22 Sep 2000 (updated 22 Sep 2000 at 16:58 UTC) »

I'm going to Bristol (UK) for the HUC2k symposium. I suppose that the probability of meeting someone reading Advogato at this conference is close to zero, but I will be there anyway. And I will stay in the Posthouse hotel from Sunday evening to Wednesday, so if you are reading this (maybe), and you met me at GUADEC or something (unlikely) and you will be in Bristol for the conference (extremely unlikely), then feel free to come and say hello.


It is nice to see that Ghostscript has a new maintainer, in the person of raph. Congratulations and good luck! Ghostscript is already very good, and adding better antialiasing and other stuff from Libart will make it even better.

Hmm... There seems to be an account for L. Peter Deutsch on Advogato. Not very active, apparently...

Diaries, yet another meta-discussion...

At the end of a previous diary entry, raph mentioned that the diary format is working, but is not ideal for question-and-answer discussions. Well... Obviously the diaries were not designed for that, but it is great to see how they have evolved. There seems to be a need (among the free software community) for this kind of discussions, which are more public than direct e-mail, mailing lists or IRC, but whithout being restricted to a particular topic like the articles on the front page.

A first step would be to use automatic bi-directional links whenever possible. Whenever someone posts a diary entry containing a link to someone else's diary, the filter that parses the submission would at the same time add a backwards link at the end of the other diary (e.g. "[1 comment by so-and-so]"). It would then be easier to check if someone has replied to your diary entry.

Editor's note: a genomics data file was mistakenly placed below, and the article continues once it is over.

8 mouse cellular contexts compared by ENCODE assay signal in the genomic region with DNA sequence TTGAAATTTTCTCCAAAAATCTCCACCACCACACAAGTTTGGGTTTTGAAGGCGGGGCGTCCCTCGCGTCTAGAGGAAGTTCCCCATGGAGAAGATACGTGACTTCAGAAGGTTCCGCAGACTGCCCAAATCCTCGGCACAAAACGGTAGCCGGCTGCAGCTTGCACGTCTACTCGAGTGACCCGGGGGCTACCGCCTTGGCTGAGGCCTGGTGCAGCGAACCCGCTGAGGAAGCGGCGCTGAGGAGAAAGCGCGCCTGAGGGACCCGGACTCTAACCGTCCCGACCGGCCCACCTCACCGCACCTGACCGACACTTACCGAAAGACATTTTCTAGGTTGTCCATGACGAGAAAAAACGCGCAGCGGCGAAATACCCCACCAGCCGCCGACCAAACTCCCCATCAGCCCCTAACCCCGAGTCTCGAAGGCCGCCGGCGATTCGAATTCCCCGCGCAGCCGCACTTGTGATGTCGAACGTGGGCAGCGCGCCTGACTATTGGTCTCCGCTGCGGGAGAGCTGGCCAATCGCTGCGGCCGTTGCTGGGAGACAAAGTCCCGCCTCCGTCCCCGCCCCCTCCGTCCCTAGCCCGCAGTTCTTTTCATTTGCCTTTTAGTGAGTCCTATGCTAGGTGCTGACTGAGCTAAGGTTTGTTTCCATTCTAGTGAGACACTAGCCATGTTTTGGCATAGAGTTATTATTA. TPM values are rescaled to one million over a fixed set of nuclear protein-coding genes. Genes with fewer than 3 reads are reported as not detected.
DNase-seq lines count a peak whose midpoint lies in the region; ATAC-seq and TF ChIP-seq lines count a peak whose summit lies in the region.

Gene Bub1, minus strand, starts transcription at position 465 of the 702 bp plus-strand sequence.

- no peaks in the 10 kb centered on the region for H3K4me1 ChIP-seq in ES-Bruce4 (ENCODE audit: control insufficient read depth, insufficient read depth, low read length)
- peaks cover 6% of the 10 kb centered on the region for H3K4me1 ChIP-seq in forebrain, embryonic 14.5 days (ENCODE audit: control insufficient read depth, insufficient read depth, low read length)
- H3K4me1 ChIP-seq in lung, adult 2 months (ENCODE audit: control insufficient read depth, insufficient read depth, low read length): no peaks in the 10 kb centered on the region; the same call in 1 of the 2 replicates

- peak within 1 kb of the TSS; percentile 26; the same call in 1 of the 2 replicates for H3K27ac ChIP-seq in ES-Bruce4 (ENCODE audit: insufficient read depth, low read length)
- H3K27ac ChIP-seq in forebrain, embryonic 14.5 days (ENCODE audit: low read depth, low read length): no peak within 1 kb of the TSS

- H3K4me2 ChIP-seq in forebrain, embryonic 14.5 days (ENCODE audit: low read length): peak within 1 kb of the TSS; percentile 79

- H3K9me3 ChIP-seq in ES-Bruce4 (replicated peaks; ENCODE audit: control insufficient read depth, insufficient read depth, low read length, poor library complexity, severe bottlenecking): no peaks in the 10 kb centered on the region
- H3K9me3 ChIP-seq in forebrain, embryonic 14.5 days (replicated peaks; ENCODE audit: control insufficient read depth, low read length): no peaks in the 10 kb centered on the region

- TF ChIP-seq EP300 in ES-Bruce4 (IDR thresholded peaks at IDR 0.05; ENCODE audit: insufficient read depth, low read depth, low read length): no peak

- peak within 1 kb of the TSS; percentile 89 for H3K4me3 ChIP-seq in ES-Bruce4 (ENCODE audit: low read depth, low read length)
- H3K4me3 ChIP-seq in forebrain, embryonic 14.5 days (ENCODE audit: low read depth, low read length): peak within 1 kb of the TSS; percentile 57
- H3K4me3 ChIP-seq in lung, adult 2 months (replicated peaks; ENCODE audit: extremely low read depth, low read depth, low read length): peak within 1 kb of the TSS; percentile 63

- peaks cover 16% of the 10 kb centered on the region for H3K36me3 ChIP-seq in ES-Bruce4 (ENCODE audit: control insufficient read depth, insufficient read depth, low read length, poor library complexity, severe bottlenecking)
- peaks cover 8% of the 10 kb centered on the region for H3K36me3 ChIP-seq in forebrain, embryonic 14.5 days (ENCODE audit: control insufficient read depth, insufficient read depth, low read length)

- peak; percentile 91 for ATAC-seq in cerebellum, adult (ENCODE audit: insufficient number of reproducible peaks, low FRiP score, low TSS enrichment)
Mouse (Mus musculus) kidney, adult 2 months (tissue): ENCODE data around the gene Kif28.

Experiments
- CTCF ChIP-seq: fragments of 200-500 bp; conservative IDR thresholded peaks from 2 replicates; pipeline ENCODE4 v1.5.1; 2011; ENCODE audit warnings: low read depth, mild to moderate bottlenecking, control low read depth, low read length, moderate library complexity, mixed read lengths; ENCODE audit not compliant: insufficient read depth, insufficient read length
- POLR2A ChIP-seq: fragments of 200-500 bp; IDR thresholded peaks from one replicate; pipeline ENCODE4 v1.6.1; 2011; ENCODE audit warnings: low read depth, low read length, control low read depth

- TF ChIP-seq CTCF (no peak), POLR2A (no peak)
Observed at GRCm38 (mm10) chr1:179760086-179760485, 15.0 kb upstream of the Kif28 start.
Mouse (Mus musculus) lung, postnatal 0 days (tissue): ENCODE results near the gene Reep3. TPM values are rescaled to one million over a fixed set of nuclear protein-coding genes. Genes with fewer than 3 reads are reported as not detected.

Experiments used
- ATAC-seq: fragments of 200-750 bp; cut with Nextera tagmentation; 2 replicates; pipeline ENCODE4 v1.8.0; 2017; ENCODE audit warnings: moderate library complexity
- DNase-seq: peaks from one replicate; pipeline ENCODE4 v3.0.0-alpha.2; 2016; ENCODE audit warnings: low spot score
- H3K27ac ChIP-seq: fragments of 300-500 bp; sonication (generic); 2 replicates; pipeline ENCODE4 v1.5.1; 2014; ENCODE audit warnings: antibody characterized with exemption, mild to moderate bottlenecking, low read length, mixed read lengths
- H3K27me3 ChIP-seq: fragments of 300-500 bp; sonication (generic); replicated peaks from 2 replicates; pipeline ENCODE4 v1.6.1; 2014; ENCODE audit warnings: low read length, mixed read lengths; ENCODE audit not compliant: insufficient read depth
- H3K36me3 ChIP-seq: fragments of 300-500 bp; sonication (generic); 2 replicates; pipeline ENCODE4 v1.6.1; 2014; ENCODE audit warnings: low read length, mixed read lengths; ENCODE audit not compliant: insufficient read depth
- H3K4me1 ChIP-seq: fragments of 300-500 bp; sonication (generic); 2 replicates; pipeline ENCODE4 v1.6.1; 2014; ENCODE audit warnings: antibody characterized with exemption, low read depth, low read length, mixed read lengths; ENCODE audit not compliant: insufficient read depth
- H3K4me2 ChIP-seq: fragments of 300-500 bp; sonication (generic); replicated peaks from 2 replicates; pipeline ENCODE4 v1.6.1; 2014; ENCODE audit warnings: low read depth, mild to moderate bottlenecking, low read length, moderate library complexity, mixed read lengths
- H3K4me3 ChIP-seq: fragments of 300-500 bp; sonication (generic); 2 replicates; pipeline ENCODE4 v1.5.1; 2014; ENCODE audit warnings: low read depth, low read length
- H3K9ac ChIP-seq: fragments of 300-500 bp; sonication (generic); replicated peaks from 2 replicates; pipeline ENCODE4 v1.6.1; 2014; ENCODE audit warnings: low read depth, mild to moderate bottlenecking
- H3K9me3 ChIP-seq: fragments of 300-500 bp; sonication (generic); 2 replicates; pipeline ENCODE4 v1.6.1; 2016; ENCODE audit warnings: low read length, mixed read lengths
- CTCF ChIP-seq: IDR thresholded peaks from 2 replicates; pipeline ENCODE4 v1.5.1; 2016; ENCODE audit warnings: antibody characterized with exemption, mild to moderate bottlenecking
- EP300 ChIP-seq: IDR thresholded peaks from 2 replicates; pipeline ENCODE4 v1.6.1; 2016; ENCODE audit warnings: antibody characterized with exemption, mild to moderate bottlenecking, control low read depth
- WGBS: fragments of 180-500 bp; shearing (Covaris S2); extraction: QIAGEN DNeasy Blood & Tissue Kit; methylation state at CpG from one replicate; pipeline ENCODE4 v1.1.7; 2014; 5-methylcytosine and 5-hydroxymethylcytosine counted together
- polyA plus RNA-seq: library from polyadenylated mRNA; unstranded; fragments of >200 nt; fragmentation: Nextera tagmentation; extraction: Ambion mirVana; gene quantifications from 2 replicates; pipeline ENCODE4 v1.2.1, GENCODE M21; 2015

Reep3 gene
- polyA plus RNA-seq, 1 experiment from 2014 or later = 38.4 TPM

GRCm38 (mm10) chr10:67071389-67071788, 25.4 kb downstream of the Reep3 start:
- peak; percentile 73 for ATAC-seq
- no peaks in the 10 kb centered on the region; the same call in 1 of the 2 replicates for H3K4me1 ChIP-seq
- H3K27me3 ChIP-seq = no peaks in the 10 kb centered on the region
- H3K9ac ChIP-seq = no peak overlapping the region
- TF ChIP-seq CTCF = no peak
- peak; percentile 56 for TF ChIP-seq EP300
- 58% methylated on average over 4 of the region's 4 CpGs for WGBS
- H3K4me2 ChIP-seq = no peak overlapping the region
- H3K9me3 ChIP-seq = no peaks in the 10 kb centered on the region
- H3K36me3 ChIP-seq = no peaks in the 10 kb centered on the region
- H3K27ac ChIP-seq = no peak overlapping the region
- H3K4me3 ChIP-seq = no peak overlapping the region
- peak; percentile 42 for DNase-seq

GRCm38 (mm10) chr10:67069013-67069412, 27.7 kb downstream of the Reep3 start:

But as the number of diaries grows, it becomes increasingly difficult to keep up with the postings. It will not take long before the daily submissions cannot fit on the front page. Already now, it is easy to miss some parts of a discussion if you go away for a couple of days. And the only way to read the missing parts is to look at the pages of all potential participants and check their previous entries. This is not very convenient, because you may forget some of them and you may not know that a new guy has posted some interesting comments. Of course, that could be solved by another hack to Advogato: allow the "recentlog" to take a range of dates, or at least a starting date. It would then display all diaries that have been posted or modified during that time, so that you could read last week's diaries in chronological order if you missed them. (Implementation note: Advogato should store a chronological index of all diaries, otherwise finding and sorting them would be inefficient.)

But where does that lead to? If it is easier to discuss things in the diaries, that part of Advogato would become similar to a web-based bulletin board or chat room. Or a web-based version of USENET. The comparison with USENET and other chat rooms is interesting: they allow threading (using a "References" header in the newsgroups, or direct links in the web fora) and they provide easy ways to separate the unrelated topics (different subject lines, newsgroups or chat rooms). The Advogato diaries put everything in one large page and it is up to the readers to separate the interesting things from the noise. But on the other hand, this can be considered as a feature that reinforces the community, because all members get the opportunity to read some articles that they might have skipped if the topics had been clearly separated. Also, another feature of the diaries is that they do not have subject lines: those who want to add them can do it (using bold and/or indentation) but nobody is forced to structure their diaries in any way. It is difficult to please everybody...

So I don't know what would be best for Advogato (anyway, who am I to judge?) but I think that there are several significant differences between the diaries and a full-featured discussion forum, and these differences may be good for Advogato. If nobody has enough spare time to add a discussion forum besides (and not as a replacement for) the diaries, then I am happy with the current situation. Hmm... Maybe it would be better with the addition of bi-directional links...